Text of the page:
ASTR1020 Final Essay Dr. Duncan



The ASTR1020 final will have an essay question about good and bad science worth 8 points.  YOU MAY CHOOSE TO DO YOUR ESSAY AHEAD OF TIME.  If so it will take the place of the essay question on the final. The limit is one page.  Do not write more.  Be concise!  The purpose of the question is to allow you to demonstrate scientific thinking as well as to – I hope – remind you that some of the stuff you learned in this class can be useful to you in your life, after class is done.


I encourage you to refer to the common characteristics of good science and of pseudoscience that we’ve posted on the class website. Mention them specifically when you can.  Be careful to put your name on your work, or we can’t give credit!  Please use a computer or write very clearly.


Please choose ONE of the following topics. You are encouraged to do any needed research. Like a good scientist, please list any resources you use.


One choice involves using estimates or approximate numbers.  Like we did when comparing how many marbles fit in the classroom to the number of stars in the Milky Way, the idea is to help you understand which bigger, not to have great accuracy.  This can often help you make better decisions.


1.      Many people who are not scientists use scientific thinking in their everyday life (in cooking; problem solving; etc.)  Describe a use you made of scientific thinking in your life. Relate what you did to “What is Science?” and “How to Recognize Good Science” that are posted on the class CULearn website.  Did you form a hypothesis?  Did you experiment?  Did you revise your hypothesis?


2.      Many people are afraid of terrorists.  (a) Estimate the number of people killed in America by terrorists during the last 10 years (2002-2012).  (b) Estimate the number of Americans killed in car accidents during the same period. (c) Estimate the number who died of cancer during those 10 years (For estimates (b) and (c) it is fine to take figures for one year and multiply by 10.)  Do these figures affect any fears you personally might have?  Why or why not?  Find out (d) how much the US spends on the military each year, and (e) how much is spent on cancer research. Do you think this is a wise balance?  [you will not be graded on your answer, only your use of estimation] List sources of any numbers you use.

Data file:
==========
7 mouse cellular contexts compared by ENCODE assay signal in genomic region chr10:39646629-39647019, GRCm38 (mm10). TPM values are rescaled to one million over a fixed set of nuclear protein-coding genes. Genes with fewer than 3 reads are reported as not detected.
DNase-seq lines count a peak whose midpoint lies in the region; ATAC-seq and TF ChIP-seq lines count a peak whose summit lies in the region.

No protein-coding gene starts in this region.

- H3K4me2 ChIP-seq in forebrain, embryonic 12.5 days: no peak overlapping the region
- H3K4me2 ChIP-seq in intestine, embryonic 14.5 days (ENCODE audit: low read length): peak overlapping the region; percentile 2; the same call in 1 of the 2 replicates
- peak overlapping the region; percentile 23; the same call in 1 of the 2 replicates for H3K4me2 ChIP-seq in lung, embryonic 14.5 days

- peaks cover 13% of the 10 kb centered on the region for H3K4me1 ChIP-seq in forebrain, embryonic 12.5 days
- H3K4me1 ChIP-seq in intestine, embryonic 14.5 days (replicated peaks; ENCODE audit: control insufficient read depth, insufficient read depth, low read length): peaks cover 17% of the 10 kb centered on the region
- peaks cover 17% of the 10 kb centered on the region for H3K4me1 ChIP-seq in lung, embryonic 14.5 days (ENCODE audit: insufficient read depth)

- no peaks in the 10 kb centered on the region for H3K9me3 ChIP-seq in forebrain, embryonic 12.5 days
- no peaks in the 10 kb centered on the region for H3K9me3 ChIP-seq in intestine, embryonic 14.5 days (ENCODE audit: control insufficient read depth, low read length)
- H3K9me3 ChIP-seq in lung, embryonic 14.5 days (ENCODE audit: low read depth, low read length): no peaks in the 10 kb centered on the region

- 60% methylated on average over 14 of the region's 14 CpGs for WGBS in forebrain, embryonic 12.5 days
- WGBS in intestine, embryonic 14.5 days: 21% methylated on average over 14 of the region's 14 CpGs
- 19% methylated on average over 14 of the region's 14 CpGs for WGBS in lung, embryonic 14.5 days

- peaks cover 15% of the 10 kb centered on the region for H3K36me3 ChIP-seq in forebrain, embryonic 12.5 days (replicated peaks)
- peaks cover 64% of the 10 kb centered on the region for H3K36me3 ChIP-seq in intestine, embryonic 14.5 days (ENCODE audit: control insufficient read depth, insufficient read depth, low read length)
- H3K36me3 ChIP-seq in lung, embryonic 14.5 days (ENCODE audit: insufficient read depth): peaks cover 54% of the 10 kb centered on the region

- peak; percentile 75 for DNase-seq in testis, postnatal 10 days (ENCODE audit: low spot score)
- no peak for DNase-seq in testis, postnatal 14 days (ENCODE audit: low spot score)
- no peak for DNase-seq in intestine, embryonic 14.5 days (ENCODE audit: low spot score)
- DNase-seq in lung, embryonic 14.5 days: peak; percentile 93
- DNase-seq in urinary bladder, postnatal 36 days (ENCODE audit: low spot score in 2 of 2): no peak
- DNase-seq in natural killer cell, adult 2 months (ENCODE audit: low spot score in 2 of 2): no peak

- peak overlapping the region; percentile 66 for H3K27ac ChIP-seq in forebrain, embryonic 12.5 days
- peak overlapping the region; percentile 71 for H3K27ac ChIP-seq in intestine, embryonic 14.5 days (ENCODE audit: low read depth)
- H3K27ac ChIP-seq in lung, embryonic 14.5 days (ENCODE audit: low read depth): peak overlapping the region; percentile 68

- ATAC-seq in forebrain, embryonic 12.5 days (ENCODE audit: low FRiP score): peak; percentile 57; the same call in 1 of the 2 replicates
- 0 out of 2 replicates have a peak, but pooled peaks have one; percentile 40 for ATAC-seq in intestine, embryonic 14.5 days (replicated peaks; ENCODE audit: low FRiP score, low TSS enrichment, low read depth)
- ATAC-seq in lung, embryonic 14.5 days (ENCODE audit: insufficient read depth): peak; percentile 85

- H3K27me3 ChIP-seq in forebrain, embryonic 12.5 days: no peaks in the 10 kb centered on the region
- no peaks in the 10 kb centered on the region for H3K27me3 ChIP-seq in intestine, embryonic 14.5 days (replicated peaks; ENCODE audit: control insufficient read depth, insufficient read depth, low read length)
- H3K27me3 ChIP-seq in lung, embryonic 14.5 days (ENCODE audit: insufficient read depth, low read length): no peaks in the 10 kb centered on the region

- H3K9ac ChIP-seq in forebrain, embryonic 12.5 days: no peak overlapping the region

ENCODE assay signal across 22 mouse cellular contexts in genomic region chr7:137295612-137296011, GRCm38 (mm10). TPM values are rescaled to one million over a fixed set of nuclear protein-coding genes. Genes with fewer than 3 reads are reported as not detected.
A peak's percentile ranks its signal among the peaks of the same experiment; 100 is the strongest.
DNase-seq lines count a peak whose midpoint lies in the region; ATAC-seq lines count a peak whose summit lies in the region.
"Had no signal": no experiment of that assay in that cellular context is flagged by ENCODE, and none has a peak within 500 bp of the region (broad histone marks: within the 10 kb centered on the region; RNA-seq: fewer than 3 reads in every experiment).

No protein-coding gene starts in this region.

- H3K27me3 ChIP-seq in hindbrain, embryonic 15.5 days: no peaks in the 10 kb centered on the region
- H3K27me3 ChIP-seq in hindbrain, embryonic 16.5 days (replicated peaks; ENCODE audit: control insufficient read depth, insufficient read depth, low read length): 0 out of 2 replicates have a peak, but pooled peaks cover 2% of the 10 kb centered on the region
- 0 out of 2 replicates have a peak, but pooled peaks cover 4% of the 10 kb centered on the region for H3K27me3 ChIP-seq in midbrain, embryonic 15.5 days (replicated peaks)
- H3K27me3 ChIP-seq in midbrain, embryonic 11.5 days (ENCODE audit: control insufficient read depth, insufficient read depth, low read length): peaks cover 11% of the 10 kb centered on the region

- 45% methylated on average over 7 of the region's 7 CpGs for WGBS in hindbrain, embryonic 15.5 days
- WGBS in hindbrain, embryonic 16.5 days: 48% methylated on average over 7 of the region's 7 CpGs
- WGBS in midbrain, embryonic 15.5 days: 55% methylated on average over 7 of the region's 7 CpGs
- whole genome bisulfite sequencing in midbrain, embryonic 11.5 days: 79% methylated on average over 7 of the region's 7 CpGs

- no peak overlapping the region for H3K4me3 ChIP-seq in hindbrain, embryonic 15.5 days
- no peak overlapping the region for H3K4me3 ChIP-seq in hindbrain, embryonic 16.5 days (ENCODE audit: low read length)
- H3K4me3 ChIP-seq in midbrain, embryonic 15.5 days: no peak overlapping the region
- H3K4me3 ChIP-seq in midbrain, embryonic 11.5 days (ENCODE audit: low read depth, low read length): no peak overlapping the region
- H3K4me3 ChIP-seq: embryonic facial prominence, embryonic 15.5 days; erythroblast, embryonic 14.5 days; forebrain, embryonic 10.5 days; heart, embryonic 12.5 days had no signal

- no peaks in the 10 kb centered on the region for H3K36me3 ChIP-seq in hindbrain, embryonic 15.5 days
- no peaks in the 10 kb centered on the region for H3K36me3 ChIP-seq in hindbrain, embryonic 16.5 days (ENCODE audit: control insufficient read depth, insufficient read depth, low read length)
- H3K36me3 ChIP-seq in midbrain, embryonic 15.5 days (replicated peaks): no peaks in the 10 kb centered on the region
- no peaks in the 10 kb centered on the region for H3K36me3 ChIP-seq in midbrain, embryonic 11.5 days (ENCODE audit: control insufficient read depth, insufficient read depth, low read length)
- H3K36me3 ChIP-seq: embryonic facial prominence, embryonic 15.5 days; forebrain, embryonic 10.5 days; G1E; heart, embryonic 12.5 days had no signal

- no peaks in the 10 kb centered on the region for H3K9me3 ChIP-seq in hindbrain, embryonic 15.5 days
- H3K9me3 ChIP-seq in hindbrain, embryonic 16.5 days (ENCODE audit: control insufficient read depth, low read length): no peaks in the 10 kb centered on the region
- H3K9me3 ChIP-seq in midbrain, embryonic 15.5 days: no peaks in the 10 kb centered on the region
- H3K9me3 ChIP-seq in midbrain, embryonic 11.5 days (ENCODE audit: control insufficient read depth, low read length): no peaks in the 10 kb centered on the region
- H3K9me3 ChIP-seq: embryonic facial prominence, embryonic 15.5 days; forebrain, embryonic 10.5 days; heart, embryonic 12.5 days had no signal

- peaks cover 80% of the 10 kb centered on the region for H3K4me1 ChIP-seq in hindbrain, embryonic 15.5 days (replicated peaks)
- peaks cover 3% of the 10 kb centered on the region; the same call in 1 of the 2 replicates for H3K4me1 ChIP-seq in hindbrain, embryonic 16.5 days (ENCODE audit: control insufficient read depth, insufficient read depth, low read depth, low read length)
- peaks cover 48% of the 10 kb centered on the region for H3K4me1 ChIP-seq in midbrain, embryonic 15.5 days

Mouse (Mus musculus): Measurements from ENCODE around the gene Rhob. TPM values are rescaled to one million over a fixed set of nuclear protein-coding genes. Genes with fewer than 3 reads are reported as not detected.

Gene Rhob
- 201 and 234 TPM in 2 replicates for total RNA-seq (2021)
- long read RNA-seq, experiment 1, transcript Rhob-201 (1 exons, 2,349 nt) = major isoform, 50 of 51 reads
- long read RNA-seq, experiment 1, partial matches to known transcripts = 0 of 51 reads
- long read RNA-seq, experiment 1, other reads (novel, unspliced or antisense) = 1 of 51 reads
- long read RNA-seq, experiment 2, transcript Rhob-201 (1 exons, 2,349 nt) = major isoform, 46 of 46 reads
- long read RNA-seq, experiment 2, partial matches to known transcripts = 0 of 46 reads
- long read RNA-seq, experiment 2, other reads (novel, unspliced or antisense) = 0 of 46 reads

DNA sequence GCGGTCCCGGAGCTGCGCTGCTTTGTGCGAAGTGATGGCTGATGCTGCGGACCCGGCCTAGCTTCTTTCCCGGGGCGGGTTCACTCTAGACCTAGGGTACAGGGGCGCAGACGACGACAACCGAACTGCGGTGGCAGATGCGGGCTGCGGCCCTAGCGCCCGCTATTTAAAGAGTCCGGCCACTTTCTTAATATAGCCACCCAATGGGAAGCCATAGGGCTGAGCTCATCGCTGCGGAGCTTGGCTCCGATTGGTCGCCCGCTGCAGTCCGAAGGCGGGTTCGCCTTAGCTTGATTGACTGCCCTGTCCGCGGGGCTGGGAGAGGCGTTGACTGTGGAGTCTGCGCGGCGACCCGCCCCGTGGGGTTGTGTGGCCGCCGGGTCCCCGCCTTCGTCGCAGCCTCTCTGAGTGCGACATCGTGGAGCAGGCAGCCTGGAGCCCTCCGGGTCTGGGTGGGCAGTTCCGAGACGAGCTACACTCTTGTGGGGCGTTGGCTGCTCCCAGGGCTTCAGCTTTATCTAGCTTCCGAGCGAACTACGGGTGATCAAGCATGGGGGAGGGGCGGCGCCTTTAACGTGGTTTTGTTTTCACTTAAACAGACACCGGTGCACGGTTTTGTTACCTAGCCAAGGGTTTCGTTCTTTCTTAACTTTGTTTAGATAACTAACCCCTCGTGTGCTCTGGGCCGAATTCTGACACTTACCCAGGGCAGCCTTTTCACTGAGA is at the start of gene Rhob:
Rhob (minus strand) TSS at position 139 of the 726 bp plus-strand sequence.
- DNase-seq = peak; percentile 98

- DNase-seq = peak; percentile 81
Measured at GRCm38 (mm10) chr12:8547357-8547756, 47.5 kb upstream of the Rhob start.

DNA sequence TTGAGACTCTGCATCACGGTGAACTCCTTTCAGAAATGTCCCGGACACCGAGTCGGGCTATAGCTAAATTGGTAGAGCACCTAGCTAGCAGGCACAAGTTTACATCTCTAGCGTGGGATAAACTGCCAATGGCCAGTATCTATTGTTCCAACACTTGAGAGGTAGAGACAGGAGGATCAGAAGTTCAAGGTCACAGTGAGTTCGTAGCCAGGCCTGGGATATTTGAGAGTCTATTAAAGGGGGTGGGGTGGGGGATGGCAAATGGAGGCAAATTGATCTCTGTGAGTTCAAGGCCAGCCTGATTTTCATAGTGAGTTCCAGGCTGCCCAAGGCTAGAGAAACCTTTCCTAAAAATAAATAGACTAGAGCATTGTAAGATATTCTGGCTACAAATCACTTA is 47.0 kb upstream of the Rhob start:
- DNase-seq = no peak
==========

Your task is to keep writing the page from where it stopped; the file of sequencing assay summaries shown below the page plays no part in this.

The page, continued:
3.      We’ve discussed that scientific thinking is a way to “Avoid getting fooled or fooling yourself.” Read this very poignant article by a doctor who has an autistic child. Answer (a) what kind of conference did the doctor’s wife attend a year or so after their son was diagnosed? What kind of evidence had she seen?  Was it scientific? Why or why not?  Refer to “How to Recognize Good Science” posted on the class CULearn website, especially the parts in blue (b) What characteristics of Pseudoscience were present at the conferences the doctor began attending? Refer to ­“Common Elements of Pseudoscience” on our class website. (c)  Why do you think the doctor stopped thinking the “alternative medicine” for autism was worthwhile?  (d) What do you think you would have done if you were in the doctor’s place?


4.      Proponents of Intelligent Design say that the complexity of the universe proves that it was designed by a higher power.  Is this a scientific theory?  Why or why not?  Note that you’re not being asked if it is true, but if it is scientific. Relate your answer to “What is Science?” and “How to Recognize Good Science” that are posted on the class CULearn website. Do the proponents of Intelligent Design form a hypothesis?  Do they experiment?  Do they revise their hypothesis?



I always ask this on the final exam.  Any answer is worth a small bonus.


Has this class changed the way you think about science?  If so, describe how, and whether this is likely to affect anything you do in the future (classes you might take, your behavior, etc.)